“I feel I’m not very articulate sometimes,” he says, “but some of the answers are starting to come quicker. I am not that comfortable but kind of feel that I have to do it, not for a fee but it’s very humbling to be asked. Especially when I think of all the times of trying to get a bit part in Taggart and not getting it.
“I’m part of an amazing show and would quite happily have been a spear carrier at the back – which I thought in a way I was at the beginning, until I started to read on. I’ve played many a bouncer or a spear carrier. At least I’ve got a character name and don’t die on page 20.”
In fact, the episode just shown on the GFT’s screen is the first one he’s watched all the way through. “I don’t have Sky,” he says flatly. “The people I hang around with don’t have Sky either.” And no, he couldn’t just get the DVDs, as it transpires that McCann’s life – when he’s not filming – is almost as spartan as his character’s. He lives alone “on a boat” most of the time, which he sails around Scotland, stopping off in remote places like Knoydart. And his approach to playing The Hound – a character of few words – is as serious as a method actor’s.
“It’s all about this job. I know it’s coming up every year and I’ll not take another job before I’m shooting, because there’s a right good chance I’m gonna have a stomach upset or something. Anything that could affect this is out, I want to be on form. So much so that at least two months before filming, I literally phone up all my friends and say, ‘Don’t phone me at all till the leaves fall off the trees.’”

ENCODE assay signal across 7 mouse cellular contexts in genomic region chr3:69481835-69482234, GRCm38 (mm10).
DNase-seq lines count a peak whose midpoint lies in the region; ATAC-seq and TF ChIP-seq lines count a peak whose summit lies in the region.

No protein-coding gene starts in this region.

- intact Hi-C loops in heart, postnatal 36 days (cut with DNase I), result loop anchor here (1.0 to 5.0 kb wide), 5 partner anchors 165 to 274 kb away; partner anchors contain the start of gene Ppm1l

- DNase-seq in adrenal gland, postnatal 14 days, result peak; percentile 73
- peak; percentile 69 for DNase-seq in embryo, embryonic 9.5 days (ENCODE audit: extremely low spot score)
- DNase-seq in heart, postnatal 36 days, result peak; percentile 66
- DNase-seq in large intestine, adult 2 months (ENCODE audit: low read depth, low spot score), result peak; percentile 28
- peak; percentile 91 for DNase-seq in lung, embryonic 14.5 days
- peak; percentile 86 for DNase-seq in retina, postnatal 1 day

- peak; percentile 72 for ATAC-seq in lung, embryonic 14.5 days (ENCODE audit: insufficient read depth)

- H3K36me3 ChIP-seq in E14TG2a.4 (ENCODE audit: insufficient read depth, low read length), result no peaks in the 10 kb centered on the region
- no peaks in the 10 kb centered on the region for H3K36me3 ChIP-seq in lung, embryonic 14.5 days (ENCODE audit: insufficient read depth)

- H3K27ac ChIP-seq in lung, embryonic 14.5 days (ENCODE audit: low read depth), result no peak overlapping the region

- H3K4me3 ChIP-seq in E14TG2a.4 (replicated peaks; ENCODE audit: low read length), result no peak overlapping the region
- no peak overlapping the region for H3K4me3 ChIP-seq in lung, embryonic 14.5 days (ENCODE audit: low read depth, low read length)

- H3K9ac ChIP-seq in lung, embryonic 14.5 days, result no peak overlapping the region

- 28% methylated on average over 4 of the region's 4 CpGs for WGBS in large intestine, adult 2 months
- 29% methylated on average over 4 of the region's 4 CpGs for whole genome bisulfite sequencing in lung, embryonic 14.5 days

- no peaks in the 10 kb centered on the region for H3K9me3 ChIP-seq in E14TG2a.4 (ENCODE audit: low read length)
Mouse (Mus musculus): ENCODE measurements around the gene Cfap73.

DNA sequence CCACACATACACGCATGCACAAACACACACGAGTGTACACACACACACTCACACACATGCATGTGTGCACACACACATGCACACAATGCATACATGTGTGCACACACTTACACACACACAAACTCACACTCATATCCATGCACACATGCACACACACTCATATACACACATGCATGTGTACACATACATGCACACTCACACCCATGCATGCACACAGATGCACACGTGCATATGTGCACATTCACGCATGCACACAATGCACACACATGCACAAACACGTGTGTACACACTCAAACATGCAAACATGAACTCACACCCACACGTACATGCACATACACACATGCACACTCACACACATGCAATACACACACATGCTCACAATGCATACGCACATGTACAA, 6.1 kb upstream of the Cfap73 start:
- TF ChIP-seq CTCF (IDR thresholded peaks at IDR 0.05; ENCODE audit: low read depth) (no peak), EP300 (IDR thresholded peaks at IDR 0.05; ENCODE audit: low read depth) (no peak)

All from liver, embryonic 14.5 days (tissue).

“I have no contact at all with anyone. I’m on my boat, training, rehearsing, I spend all my energy on the job that’s coming up and I found that’s the way that works for me. The more energy you have on set the better you’ll be, it’s all about being alive in that moment and listening. So most of the time I’m just curled up trying not to talk and conserving that energy. Or hanging off a mast on my boat in a stormy sea trying to shorten my sail and thinking, ‘Maybe this is irresponsible…’”
All this, in an age when many actors are tweeting their upcoming screen appearances or being seen at a string of red carpet events, makes McCann something of a throwback. He frequently references the time a few years back when, fed up with the only acting offers coming in, he took off for Iceland and spent a year working as a carpenter. “I don’t have a mortgage, I don’t have a wife and I don’t have kids, so I’m quite happy bumbling along. I try not to do any crap. The last thing I was asked was to play Samson in a Biblical film – well, I’m not getting down to my pants and doing religion,” he shudders. “I’d rather go and chop trees.”
Yet, as part of a successful TV show that everyone wants a piece of, that’s probably not going to happen. For all McCann’s ambivalence about the showbiz life, he’s agreed to meet with “people who maybe want to employ me” in Los Angeles. “It’s not my place at all, but I think it’s the right thing to do. It would be wrong to say no,” he says, uncertainly. “I don’t know if I’d want to move there and I can’t be working down in London, it kills me – it’s the noise.”
McCann and the rest have already finished filming the ten episodes of series three, which is set to ratchet the excitement up even higher as the plot thickens. “You’re gonna love it,” he teases. And, going by the show’s success so far, he’s probably right.